When I put the tomatoes out to harden them off, generally about two weeks before last frost, I begin by only exposing them for a couple of hours per day. Ideally they shouldn’t get any significant wind or direct sunlight for the first while. Hardening off is critical to the success of seedlings which have been raised in a safe indoor environment devoid of significant air circulation and UV radiation.
My grocery store began using these new non-refillable water bottles a few months ago. The deposit is a paltry twenty-five cents, so I decided they would make great cloches for the bigger tomatoes. I use the top of a juice bottle for the smaller ones.
It’s exciting to think that I’ll be able to transplant many of my seedlings to the garden in only a couple of weeks!
I planted the tomatoes in a large flat on March 20th
Pricking out on April 8th
Tomatoes Ready to Harden Off Outdoors April 28th
Wait for rooting
Place in very moist soil
Wet the cutting and dip in rooting hormone
Cut the branch at an angle
So this spring I thought I’d try my luck at propagating some dogwood cuttings.
I’ve read mixed reviews on the subject. Some say that you can only do it in the fall after they have bloomed. Some say that they don’t root very successfully at all. Others say that they will root but won’t survive their first winter because they aren’t hardy enough to survive when rooted this way.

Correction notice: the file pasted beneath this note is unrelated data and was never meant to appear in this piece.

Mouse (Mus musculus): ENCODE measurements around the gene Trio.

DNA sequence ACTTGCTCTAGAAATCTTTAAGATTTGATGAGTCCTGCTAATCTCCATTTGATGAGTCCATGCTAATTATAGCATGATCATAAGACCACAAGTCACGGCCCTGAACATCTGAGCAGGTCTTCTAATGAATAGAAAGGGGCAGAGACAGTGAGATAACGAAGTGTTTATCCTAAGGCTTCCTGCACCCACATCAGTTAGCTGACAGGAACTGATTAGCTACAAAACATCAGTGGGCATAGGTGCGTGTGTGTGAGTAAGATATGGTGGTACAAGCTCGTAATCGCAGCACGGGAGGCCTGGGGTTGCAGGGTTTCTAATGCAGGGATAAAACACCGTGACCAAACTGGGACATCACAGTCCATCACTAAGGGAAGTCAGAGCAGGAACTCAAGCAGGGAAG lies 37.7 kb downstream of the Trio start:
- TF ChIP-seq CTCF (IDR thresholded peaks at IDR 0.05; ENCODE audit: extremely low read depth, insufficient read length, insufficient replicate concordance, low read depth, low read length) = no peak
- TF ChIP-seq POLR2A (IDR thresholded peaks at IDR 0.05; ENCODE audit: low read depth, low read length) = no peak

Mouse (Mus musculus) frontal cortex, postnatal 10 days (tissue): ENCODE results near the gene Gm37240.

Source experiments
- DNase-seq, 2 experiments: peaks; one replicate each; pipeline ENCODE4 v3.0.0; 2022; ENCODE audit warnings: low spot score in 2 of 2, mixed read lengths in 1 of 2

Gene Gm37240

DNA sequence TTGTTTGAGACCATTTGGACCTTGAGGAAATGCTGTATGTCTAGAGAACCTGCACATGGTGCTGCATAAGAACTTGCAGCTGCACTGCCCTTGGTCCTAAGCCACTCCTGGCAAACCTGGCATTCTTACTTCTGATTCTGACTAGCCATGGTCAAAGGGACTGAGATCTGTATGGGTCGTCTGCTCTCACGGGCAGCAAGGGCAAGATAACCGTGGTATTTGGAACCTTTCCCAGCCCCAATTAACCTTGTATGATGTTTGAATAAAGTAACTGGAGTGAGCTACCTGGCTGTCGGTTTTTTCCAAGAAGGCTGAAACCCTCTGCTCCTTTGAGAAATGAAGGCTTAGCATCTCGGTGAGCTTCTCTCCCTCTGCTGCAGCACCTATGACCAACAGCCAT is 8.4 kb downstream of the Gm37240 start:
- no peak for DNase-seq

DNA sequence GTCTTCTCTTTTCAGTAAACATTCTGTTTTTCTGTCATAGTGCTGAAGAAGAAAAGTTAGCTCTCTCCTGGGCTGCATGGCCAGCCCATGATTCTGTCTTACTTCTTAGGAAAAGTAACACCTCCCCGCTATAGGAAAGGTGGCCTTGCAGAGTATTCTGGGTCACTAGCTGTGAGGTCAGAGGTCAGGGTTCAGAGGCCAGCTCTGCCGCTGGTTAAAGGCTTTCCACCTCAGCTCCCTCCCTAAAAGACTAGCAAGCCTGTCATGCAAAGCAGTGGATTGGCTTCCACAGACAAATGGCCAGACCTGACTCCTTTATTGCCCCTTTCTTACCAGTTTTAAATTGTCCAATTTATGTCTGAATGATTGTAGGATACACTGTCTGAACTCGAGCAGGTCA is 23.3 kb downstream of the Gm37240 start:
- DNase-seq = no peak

Well, I’ve got nothing to lose but a branch or two of my dogwood bushes, so what the heck.
I’ve got a Red Osier and an Arctic Fire, so I took a six inch cutting from each just above the spot where it branches off. According to my reading I should have taken a cutting just below a node – so if this doesn’t work then I have myself to blame.
I made the cut at about 30 degrees and immediately wet the end and dipped it in rooting powder. Rooting powder stimulates the formation of roots on cuttings and saves a great deal of time and frustration.
I stuck the cuttings an inch and a half deep in a small container of sterile starter mix and made sure they were stable and very moist.
The cuttings now sit in my south-facing kitchen window and I’ll begin putting them outside for the day once things warm up a bit. Pulling them out to check them for roots is NOT wise. The best strategy is to watch for buds.